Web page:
• RStudio Professional Drivers. If you are using RStudio professional products, you can download RStudio Professional Drivers for no additional cost. The examples below use the Oracle ODBC driver. If you are using open-source tools, you can bring your own driver or use community packages – many open-source drivers and community packages exist for connecting to a variety of databases.

Using databases with R is a broad subject and there is more work to be done. An earlier blog post discussed our vision. Part of that vision was to create a website where you can find everything about databases and R in one place. To learn more, visit our site at

Example: Query bank data in an Oracle database

In this example, we will query bank data in an Oracle database. We connect to the database by using the DBI and odbc packages. This specific connection requires a database driver and a data source name (DSN) that have both been configured by the system administrator. Your connection might use another method.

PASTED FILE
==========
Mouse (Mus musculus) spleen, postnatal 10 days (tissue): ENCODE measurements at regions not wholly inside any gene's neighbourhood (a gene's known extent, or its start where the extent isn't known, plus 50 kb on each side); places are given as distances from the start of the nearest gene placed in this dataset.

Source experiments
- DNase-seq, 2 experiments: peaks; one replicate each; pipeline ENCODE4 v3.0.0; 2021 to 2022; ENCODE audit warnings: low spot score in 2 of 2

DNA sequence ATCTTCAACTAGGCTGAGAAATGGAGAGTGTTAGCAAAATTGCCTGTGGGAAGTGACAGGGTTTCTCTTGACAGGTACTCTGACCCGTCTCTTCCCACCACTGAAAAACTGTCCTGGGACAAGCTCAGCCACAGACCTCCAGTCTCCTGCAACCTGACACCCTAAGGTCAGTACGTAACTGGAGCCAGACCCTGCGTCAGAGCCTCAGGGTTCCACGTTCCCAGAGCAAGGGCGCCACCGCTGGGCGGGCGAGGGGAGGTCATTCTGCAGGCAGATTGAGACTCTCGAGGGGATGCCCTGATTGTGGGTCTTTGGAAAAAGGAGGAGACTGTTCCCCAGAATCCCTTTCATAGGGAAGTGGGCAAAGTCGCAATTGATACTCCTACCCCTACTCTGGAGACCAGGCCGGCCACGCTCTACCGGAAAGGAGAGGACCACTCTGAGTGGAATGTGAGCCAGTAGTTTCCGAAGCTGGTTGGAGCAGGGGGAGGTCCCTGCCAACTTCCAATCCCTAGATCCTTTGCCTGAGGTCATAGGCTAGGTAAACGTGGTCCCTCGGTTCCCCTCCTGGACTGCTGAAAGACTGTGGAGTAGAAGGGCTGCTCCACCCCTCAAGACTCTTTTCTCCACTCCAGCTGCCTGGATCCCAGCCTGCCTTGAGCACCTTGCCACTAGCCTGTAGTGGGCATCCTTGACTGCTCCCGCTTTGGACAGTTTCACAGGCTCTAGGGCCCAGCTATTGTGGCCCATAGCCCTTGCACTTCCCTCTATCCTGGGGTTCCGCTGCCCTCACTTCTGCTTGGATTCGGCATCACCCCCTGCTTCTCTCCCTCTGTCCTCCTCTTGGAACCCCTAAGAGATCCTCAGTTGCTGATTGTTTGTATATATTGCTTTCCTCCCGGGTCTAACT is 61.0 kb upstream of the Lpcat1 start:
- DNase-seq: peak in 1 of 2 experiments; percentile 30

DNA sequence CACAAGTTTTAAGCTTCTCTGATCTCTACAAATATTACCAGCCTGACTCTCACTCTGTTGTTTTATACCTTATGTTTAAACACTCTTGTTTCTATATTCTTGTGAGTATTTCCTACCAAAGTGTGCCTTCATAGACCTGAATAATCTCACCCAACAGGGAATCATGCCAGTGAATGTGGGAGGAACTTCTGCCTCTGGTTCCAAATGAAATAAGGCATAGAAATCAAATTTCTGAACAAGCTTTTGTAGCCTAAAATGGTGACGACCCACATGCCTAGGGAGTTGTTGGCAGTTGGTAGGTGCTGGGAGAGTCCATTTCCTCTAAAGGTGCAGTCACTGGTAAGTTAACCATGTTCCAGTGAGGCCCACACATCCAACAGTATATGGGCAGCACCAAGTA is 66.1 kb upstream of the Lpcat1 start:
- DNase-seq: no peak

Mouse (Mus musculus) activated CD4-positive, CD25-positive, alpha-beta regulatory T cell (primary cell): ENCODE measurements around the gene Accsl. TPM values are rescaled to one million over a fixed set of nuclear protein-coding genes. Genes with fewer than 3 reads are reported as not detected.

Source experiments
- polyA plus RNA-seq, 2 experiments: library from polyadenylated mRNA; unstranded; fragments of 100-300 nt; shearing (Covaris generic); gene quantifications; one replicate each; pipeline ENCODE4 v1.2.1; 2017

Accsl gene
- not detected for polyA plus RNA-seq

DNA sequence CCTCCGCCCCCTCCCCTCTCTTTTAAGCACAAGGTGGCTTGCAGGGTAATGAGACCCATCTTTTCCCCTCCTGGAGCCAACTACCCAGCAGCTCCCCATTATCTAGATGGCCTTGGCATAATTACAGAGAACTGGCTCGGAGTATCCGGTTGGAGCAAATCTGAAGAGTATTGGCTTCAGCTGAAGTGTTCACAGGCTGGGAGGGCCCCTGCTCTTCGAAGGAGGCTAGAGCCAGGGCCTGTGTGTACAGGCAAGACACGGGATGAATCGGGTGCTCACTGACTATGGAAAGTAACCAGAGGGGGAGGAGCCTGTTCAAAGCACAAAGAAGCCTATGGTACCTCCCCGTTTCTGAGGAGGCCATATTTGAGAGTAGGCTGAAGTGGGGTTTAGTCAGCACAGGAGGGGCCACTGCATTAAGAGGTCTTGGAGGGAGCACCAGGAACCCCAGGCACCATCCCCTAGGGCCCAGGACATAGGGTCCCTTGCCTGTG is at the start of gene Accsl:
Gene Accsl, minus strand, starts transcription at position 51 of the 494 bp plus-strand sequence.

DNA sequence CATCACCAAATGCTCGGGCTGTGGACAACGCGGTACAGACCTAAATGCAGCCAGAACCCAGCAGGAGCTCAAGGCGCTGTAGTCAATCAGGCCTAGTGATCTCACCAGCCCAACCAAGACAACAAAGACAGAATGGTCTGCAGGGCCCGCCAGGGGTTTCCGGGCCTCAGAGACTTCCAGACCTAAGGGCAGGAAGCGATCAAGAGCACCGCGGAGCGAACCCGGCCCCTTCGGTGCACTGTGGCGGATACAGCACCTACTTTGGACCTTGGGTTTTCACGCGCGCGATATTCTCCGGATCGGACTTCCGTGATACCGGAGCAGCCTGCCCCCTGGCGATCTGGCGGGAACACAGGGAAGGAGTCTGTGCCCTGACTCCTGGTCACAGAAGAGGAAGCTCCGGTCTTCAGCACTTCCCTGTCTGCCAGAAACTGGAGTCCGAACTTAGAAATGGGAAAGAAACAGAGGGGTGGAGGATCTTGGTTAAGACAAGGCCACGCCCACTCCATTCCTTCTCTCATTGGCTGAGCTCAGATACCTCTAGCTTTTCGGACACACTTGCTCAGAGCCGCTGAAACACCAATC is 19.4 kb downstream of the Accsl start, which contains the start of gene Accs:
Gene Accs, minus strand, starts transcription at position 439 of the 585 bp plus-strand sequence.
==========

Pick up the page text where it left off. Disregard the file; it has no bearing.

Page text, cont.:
con <- dbConnect(odbc::odbc(), "Oracle DB")

1. Query using DBI

You can query your data with DBI by using the dbGetQuery() function. Simply paste your SQL code into the R function as a quoted string. This method is sometimes referred to as pass through SQL code, and is probably the simplest way to query your data. Care should be used to escape your quotes as needed. For example, 'yes' is written as \'yes\'.

  select "month_idx", "year", "month",
  sum(case when "term_deposit" = \'yes\' then 1.0 else 0.0 end) as subscribe,